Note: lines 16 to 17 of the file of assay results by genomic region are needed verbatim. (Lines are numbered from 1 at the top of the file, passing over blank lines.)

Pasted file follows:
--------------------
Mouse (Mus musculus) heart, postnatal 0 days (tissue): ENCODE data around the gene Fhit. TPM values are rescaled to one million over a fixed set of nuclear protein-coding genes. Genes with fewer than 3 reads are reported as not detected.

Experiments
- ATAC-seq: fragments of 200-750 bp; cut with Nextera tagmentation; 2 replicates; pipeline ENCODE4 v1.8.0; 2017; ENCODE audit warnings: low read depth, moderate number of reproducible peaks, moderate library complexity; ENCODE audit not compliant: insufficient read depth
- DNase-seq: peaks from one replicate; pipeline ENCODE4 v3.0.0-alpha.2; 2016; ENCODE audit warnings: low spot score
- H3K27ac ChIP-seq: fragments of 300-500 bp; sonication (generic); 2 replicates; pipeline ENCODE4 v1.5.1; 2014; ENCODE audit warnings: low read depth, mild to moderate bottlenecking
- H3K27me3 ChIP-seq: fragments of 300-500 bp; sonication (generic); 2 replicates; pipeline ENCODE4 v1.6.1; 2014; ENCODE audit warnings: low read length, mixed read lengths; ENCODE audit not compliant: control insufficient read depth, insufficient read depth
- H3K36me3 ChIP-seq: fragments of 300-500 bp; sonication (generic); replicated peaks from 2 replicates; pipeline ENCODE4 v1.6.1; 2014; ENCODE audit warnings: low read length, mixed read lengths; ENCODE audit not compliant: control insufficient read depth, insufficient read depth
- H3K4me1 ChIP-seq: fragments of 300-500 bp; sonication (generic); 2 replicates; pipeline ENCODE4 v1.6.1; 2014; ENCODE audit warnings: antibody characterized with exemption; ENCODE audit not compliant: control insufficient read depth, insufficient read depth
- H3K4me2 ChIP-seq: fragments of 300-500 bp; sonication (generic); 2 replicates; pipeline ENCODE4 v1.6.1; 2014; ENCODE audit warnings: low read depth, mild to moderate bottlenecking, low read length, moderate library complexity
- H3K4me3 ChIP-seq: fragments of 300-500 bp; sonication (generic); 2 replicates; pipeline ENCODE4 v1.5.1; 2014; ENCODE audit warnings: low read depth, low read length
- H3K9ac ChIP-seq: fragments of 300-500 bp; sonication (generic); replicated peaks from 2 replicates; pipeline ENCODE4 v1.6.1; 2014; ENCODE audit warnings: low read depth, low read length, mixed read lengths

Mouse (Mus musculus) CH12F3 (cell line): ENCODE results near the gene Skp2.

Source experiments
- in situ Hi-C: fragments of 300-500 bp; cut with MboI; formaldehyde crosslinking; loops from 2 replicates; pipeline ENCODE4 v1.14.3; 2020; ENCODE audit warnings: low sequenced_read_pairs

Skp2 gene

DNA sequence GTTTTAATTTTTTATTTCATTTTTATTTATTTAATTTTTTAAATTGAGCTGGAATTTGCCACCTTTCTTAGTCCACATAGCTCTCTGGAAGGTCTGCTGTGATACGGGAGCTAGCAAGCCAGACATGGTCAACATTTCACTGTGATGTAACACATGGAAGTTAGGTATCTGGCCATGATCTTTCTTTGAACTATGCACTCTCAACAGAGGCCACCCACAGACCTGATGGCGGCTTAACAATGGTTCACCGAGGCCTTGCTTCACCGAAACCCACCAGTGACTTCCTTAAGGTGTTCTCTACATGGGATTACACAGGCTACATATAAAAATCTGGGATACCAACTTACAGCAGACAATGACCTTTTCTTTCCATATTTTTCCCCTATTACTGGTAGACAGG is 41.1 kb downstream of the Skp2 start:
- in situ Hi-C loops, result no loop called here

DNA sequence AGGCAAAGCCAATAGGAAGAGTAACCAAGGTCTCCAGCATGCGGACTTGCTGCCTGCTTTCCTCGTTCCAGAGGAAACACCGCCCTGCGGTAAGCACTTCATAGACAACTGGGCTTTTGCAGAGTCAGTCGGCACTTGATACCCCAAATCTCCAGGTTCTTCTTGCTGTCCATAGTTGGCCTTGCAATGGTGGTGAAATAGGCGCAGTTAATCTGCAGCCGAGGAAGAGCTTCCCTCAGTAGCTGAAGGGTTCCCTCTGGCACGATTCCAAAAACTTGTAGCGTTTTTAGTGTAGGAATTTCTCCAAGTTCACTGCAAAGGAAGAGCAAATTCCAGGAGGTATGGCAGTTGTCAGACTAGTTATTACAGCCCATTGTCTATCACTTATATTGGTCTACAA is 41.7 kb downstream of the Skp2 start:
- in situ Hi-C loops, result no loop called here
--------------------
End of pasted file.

DNA sequence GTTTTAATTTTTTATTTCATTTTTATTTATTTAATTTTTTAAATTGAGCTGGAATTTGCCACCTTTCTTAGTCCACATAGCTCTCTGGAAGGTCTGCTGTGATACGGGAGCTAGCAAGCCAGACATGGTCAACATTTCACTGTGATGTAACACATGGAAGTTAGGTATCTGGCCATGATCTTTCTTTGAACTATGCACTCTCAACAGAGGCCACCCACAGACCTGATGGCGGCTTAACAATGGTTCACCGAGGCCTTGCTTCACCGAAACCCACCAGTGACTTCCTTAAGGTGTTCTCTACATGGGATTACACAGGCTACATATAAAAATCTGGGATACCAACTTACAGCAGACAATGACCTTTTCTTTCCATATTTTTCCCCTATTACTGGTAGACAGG is 41.1 kb downstream of the Skp2 start:
- in situ Hi-C loops, result no loop called here